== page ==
Client Alert 05 Mar. 2024

The First Deadline for Corporate Transparency Act Beneficial Ownership Information Reporting is Rapidly Approaching

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Effective January 1, 2024, companies doing business in the United States are subject to new reporting requirements under the Corporate Transparency Act ("CTA"), which was passed by Congress at the end of 2020 and related implementing regulations. The reporting deadline for companies formed or registered in 2024 could be as early as the end of March 2024.

The CTA is part of the U.S. government's effort to promote transparency with beneficial ownership information ("Beneficial Ownership Information" or "BOI") in an effort to detect and minimize terrorism, money laundering, and other business crimes. Entities subject to the CTA must comply with reporting obligations that require disclosure of information about their beneficial owners. Reporting companies must file their BOI with the Financial Crimes Enforcement Network ("FinCEN"), a bureau of the Department of Treasury in charge of administering and enforcing the CTA. On March 1, 2024 a U.S. District Judge in Alabama ruled that the CTA is unconstitutional, and enjoined its enforcement against the plaintiffs in that case. FinCEN has not yet published a response to the ruling.

Official reference materials can be accessed through FinCEN's website. The available resources include the CTA and related rules and regulations, as well as additional guidance such as Beneficial Ownership Information Reporting Frequently Asked Questions and Beneficial Ownership Information Small Business Resources.

On December 22, 2023, New York State enacted the New York LLC Transparency Act, which will enter into effect on December 21, 2024 and will impose certain set of disclosure requirements on limited liability companies. Proposals for similar legislation are also pending other states.

Which entities must report beneficial ownership under the CTA?

Under the CTA, there are two types of "reporting companies":

i. a "domestic reporting company", which is a corporation, limited liability company, partnership (depending on the laws of the state of formation), or other similar entities formed by filing a document with the secretary of state or a similar office of a U.S. state or Indian tribe; and

ii. a "foreign reporting company", which is a corporation, limited liability company, or other similar entity formed under foreign law and which has qualified to do business in the United States by filing a document with a secretary of state or similar office of a U.S. state or Indian tribe.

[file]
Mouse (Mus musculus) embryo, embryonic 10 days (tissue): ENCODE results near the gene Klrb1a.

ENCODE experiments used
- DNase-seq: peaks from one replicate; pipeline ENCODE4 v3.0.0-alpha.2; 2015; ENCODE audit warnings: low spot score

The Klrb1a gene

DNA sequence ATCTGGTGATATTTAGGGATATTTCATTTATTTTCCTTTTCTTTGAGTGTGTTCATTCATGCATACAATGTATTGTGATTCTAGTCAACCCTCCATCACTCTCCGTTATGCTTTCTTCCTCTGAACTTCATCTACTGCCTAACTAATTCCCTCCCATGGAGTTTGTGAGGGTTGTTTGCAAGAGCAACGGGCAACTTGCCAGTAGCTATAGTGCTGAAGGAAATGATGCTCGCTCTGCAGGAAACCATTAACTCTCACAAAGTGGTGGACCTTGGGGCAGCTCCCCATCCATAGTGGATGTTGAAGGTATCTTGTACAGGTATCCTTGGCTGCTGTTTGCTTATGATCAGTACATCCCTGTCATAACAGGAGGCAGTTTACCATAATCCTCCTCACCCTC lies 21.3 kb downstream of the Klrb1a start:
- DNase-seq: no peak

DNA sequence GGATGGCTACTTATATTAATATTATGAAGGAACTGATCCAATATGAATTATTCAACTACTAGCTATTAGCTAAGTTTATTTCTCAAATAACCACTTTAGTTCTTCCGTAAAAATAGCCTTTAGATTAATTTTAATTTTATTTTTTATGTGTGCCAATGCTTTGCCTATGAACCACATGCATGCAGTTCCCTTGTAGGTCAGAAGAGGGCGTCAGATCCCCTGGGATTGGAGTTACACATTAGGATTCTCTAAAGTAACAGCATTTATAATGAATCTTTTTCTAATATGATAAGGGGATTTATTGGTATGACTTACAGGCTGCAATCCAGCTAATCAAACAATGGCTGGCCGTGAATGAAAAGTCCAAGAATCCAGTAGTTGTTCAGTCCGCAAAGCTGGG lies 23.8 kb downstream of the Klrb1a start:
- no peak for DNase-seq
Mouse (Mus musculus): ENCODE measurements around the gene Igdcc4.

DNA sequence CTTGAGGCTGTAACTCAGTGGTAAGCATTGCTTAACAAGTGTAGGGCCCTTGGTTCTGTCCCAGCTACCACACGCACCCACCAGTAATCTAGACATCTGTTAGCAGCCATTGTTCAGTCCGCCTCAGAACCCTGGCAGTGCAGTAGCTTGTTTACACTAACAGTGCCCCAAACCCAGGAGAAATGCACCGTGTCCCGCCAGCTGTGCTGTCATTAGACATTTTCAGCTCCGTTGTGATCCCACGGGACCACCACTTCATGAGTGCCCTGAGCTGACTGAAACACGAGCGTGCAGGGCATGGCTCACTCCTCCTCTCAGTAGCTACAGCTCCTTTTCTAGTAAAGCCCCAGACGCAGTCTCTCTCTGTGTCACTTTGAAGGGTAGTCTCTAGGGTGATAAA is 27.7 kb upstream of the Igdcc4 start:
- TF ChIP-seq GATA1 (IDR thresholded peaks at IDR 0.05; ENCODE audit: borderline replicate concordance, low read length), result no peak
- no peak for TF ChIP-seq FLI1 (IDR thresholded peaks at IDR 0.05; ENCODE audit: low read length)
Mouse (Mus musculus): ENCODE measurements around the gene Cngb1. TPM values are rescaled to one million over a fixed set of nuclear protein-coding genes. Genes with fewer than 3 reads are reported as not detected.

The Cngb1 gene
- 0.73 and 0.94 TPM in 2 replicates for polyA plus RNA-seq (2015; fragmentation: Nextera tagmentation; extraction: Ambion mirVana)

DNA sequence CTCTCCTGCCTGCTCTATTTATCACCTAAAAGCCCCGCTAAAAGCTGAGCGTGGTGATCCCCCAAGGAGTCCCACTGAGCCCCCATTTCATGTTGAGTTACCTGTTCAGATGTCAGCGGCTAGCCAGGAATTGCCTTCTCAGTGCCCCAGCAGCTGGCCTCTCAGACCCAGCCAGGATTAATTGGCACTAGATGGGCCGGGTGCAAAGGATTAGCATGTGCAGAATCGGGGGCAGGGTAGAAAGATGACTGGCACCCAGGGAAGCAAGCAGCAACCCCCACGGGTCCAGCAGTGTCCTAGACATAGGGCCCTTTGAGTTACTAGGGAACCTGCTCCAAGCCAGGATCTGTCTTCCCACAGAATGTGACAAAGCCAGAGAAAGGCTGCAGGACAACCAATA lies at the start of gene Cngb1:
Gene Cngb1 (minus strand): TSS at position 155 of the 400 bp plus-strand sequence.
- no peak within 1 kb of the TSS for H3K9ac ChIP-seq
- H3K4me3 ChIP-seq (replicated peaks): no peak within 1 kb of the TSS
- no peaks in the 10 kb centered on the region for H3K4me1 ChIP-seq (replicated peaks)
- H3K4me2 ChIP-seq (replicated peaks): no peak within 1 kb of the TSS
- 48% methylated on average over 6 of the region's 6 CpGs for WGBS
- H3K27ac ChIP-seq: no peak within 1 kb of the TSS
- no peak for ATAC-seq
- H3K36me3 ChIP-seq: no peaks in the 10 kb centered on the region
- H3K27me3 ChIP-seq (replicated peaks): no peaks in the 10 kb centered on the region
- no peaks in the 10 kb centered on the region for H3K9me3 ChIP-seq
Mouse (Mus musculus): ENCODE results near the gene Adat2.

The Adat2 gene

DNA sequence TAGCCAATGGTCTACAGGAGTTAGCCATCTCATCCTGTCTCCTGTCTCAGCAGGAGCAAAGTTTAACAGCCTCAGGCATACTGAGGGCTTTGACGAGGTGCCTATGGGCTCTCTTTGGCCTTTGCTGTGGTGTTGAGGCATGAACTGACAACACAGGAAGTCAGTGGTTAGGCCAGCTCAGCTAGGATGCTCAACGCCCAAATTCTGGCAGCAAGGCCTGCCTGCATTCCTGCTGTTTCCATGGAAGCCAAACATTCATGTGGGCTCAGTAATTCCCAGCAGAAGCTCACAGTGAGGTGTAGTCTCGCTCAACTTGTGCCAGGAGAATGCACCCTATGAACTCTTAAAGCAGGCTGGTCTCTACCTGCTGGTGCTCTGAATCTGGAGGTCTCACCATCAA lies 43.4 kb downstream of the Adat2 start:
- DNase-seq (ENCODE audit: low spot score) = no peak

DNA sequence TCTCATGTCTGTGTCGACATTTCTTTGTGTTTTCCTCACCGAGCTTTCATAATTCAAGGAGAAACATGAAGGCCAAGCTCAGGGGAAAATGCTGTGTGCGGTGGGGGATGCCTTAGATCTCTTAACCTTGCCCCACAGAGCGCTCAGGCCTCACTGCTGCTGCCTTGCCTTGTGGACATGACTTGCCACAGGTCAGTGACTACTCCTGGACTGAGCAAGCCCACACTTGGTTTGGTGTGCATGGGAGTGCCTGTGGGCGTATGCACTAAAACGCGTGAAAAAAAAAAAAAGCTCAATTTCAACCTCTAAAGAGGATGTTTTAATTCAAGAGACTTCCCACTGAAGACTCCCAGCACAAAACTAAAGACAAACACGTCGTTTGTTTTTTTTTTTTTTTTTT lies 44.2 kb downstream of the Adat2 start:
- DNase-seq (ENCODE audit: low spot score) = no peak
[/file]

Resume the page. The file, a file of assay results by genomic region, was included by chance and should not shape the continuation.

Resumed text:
FinCEN has indicated that it views the reporting companies definitions as capturing limited liability partnerships, most limited partnerships and business trusts, in addition to corporations and LLCs, because such entities are generally created by a filing with a secretary of state or similar office. On the other hand, trusts that are not created by the filing of a document with a secretary of state or similar office are not captured by the definitions.

Which entities are exempt from reporting beneficial ownership under the CTA?

The CTA provides for 23 exemptions from the definition of reporting company. The exemptions largely cover entities that are already subject to substantial U.S. federal and/or state regulation or reporting requirements under laws other than the CTA.

One such exemption is for "large operating companies", which is defined as a company that has more than 20 full-time U.S. employees, has an operating presence with a physical office in the United States, and has filed a U.S. federal income tax or information return for the preceding year demonstrating gross receipts or sales in excess of $5 million (excluding gross receipts or sale from sources outside the United States). Other significant exemptions include: public companies and other entities registered with the Securities and Exchange Commission (SEC) under the Securities and Exchange Act; entities registered with the Commodity Futures Trading Commission under the Commodity Exchange Act; accounting firms registered with the Public Company Accounting Oversight Board; banks and credit unions; insurance companies and certain insurance brokers; registered investment companies and investment advisers, and other pooled investment vehicles operated or advised by certain other exempt entities; tax-exempt entities; and inactive entities. In addition, entities whose ownership interests are wholly owned or controlled by certain specified exempt entities (such as large operating companies) are also exempt. Importantly, the reporting requirements are expected to apply to most small business and start-up companies.

What information must be reported?

Generally, information about the reporting company and its beneficial owners must be submitted. Reporting companies must report the following information:

  • Legal name and alternative names;
  • U.S. business street address or U.S. primary location;
  • Jurisdiction of formation or registration; and
  • Taxpayer ID or, for foreign entities, a tax identification number provided by the foreign jurisdiction and the name of the foreign jurisdiction.

Also, all of the reporting company's "beneficial owners" are required to provide the following information:

  • Legal name;
  • Date of birth;
  • Address; and
  • The identifying number, issuer, and an image of a valid U.S. driver's license, passport, or document issued by the state, local government or Indian tribe or, a valid foreign passport.

For reporting companies created or registered on or after January 1, 2024, in addition to this, certain information about company applicants must be reported.

Who is a beneficial owner?